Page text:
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On behalf of English

I like the Wall Street Journal, and don't want Rupert Murdoch to buy it and change it, as I know he would. He is clearly a brilliant and ruthless man, but he doesn't evidence much interest in the quirky or thoughtful, and sometimes the WSJ has both, often on Saturdays when covering Leisure & Arts. Saturday is a day I like to make a cup of tea, lounge in bed, and spend a few extra minutes revelling in L&A like a hippopotamus in a waterhole.

There is always something with a British connection, though I often disagree with the reviewer, as I did today. Barbara Wallraff looks with an acerbic eye at James Essinger's Spellbound, The Surprising Origins and Astonishing Secrets of English Spelling.

She blames the difficulties of English spelling on Dr. Johnson's "enormously influential dictionary". Johnson reviewed English writers to determine spelling, and found many unique contributions that Wallraff thinks have made for worldwide confusions about spelling English. She would prefer – o hideous! – a phonetically spelled English.

What Johnson did, as poets are glad to affirm, is to preserve the history and personality, the uniqueness and creativity of English. Yes, yes, Barbara, we don't pronounce night as Chaucer did, but if we want to convey the dreamy starry depths we spell it night with its mysterious unpronounced g like the silence after midnight, and if we want to give the word a Broadway musical feel, we spell it nite.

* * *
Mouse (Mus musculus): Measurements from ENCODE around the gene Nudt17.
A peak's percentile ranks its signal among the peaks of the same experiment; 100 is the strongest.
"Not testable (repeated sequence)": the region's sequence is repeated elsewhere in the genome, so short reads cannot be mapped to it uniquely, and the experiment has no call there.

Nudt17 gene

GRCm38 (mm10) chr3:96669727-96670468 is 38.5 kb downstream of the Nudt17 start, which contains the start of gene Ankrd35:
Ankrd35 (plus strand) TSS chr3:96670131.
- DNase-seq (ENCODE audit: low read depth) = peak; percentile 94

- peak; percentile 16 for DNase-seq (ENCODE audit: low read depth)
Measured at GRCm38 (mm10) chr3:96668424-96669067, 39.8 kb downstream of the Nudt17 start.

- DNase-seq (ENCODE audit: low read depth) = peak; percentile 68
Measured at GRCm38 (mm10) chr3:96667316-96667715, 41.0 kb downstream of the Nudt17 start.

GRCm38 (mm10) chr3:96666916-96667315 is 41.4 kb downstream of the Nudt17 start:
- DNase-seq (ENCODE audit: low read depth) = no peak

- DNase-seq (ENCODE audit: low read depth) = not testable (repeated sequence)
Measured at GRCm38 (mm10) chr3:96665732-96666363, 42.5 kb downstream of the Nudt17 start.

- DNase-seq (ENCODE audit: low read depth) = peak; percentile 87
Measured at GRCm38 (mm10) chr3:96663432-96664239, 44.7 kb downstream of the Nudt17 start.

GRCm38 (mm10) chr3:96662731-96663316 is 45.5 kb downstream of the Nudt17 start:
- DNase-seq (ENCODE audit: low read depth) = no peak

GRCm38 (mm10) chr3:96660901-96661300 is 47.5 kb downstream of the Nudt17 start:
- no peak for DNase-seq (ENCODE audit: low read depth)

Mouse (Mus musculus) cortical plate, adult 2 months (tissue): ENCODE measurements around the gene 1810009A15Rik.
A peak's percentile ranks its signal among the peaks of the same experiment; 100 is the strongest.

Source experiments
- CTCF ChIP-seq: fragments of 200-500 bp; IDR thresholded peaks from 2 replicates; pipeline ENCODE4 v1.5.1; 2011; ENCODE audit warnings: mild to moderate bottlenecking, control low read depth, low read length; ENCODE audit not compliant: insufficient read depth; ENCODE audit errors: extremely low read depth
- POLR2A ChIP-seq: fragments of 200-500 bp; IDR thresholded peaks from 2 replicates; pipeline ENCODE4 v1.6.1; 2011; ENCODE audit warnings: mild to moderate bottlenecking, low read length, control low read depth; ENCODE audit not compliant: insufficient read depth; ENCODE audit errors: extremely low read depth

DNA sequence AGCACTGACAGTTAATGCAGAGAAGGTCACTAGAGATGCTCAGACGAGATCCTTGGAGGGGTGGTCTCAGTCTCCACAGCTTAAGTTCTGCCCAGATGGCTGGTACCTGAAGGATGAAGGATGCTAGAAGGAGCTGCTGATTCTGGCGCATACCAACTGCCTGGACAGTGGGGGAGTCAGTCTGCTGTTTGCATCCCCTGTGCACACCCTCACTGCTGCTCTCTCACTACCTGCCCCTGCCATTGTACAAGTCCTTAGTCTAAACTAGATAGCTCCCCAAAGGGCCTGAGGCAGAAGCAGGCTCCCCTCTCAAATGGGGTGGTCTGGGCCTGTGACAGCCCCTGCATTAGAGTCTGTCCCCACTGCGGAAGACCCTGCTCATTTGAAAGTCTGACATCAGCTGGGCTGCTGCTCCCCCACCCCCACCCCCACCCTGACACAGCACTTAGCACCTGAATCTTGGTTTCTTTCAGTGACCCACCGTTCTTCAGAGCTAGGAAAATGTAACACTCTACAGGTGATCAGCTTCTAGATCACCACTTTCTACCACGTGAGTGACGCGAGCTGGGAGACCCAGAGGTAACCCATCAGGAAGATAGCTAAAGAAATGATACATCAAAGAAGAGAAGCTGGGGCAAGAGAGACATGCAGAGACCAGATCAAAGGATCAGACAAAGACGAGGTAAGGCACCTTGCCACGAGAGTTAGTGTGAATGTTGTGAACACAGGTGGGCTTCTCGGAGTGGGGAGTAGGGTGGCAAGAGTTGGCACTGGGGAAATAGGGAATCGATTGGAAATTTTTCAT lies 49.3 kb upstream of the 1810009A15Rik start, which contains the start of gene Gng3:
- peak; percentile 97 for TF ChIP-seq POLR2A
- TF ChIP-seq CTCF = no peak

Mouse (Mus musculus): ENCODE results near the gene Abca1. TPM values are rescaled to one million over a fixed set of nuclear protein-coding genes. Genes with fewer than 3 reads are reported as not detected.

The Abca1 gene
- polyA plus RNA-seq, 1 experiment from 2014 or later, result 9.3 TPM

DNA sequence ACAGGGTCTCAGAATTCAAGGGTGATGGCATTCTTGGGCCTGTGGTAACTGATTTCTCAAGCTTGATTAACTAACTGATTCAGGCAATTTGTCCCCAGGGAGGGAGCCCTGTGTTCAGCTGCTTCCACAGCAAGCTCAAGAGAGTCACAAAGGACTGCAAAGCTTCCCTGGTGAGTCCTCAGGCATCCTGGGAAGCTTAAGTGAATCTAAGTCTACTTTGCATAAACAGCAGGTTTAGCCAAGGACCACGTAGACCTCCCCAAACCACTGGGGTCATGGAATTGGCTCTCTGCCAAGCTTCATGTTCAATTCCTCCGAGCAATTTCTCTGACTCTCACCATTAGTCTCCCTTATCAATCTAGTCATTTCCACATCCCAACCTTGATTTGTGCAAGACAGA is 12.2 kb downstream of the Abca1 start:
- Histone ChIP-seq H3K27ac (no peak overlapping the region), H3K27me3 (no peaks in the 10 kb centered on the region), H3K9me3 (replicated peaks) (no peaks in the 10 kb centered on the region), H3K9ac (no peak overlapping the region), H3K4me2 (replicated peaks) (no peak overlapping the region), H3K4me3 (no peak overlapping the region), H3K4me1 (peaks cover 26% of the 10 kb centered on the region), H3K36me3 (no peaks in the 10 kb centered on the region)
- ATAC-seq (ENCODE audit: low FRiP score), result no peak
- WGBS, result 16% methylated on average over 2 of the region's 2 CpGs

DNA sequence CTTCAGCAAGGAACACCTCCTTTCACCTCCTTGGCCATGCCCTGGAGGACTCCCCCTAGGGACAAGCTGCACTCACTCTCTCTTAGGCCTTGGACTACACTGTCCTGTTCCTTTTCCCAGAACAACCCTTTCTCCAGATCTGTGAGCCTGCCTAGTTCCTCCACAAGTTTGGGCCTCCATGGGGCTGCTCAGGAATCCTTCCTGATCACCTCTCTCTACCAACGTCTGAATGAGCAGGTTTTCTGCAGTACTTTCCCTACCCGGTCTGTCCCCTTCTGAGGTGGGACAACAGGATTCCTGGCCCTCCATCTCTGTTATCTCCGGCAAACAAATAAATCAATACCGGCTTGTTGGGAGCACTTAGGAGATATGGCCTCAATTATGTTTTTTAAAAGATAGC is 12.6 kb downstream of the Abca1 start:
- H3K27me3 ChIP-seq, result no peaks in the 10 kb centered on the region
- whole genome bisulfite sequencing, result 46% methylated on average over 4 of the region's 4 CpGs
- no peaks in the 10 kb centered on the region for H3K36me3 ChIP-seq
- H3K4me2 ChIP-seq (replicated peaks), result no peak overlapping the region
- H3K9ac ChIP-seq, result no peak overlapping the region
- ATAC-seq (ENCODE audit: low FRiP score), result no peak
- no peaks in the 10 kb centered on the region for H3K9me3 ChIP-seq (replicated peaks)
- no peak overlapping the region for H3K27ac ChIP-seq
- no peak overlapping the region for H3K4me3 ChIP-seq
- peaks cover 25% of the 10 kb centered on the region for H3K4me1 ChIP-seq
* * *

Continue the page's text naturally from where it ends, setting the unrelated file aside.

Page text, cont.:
I am pretty sure that the billions of people who speak and spell English don't feel handicapped by having to learn a relatively few words whose peculiarities add to their charm. It makes them feel English is worth knowing, and it preserves the linguistic contributions made to English by people as different as Indians, Arabs, Latins, and Native Americans.